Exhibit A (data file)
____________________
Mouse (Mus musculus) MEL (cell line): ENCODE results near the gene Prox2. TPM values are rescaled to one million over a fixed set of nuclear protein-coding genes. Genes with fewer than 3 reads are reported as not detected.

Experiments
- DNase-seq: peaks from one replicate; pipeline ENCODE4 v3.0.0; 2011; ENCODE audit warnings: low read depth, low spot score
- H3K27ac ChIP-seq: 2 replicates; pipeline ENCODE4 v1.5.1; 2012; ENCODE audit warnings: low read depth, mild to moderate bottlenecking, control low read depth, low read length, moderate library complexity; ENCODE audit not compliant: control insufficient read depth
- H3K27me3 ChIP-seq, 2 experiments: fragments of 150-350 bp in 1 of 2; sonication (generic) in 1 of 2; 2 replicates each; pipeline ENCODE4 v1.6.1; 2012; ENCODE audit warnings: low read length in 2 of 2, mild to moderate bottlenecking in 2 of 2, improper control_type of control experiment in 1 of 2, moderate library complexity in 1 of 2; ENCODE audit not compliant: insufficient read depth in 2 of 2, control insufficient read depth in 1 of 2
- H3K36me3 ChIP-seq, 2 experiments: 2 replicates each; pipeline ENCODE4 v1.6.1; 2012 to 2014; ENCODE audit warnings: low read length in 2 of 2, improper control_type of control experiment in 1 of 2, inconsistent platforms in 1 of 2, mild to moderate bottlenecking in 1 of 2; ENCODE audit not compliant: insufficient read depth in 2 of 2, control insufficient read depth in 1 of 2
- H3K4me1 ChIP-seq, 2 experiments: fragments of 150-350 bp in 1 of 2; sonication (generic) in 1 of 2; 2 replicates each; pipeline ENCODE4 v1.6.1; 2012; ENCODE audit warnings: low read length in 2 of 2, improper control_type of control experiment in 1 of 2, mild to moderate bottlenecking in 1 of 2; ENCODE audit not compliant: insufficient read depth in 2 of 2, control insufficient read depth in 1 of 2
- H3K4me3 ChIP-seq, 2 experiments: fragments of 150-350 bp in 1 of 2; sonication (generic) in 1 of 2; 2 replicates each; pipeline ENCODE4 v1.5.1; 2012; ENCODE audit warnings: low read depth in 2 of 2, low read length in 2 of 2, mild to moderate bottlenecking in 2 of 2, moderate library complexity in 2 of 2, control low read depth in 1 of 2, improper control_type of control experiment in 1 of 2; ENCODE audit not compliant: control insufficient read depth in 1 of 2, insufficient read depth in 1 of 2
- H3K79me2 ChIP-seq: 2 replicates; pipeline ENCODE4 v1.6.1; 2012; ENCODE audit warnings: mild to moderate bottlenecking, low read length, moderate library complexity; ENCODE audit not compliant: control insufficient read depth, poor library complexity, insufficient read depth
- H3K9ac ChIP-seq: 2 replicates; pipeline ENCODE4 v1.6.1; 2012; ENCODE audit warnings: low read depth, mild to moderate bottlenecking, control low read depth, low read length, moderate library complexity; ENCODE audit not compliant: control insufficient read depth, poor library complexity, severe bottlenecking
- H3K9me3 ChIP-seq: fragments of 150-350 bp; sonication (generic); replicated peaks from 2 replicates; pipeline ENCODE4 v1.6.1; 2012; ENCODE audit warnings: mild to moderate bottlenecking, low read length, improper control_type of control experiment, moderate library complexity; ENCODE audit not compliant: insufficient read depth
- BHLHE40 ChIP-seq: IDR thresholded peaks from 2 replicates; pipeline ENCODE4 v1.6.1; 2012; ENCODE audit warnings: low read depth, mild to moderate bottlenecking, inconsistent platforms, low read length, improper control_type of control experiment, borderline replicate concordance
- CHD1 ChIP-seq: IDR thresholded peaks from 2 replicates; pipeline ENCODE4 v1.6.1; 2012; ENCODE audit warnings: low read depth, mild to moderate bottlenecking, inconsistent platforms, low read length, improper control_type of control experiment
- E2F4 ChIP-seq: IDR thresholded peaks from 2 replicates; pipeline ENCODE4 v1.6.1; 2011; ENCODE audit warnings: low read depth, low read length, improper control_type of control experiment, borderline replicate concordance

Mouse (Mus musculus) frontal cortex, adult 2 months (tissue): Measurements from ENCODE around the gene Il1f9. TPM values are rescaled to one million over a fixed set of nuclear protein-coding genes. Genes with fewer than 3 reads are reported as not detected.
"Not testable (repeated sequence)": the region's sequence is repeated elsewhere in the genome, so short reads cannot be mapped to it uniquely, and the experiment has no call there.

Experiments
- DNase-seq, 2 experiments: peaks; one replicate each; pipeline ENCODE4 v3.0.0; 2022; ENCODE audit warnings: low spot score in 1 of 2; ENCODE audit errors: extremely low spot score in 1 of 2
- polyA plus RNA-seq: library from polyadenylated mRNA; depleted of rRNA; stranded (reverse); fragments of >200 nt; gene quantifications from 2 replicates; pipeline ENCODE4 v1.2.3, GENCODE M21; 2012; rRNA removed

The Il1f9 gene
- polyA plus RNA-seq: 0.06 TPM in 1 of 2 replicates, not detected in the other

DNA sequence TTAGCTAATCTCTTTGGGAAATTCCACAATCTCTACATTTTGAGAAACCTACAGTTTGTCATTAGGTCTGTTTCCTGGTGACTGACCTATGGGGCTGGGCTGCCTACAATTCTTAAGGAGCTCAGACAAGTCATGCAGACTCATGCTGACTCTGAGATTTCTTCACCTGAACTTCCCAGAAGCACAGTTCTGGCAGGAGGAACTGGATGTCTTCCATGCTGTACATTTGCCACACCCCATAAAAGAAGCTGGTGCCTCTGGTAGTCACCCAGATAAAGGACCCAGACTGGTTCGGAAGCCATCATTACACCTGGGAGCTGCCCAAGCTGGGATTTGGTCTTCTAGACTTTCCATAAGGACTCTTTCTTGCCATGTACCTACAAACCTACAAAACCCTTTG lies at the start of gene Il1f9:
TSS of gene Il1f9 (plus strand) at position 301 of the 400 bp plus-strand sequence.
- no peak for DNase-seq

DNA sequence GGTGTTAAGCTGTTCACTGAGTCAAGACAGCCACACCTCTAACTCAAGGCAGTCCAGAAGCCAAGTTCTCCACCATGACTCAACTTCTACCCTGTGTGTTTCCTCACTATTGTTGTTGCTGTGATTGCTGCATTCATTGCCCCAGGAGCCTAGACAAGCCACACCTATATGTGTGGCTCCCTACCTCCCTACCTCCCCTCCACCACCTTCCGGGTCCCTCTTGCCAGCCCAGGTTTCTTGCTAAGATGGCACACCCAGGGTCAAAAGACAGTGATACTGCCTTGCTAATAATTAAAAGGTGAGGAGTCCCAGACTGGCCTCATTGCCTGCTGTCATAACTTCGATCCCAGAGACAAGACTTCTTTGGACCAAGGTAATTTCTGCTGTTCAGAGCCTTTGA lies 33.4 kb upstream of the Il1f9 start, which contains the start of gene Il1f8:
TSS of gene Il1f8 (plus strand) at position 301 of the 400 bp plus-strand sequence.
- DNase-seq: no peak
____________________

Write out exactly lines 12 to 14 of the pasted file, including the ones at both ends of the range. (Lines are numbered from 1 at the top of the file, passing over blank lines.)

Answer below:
- BHLHE40 ChIP-seq: IDR thresholded peaks from 2 replicates; pipeline ENCODE4 v1.6.1; 2012; ENCODE audit warnings: low read depth, mild to moderate bottlenecking, inconsistent platforms, low read length, improper control_type of control experiment, borderline replicate concordance
- CHD1 ChIP-seq: IDR thresholded peaks from 2 replicates; pipeline ENCODE4 v1.6.1; 2012; ENCODE audit warnings: low read depth, mild to moderate bottlenecking, inconsistent platforms, low read length, improper control_type of control experiment
- E2F4 ChIP-seq: IDR thresholded peaks from 2 replicates; pipeline ENCODE4 v1.6.1; 2011; ENCODE audit warnings: low read depth, low read length, improper control_type of control experiment, borderline replicate concordance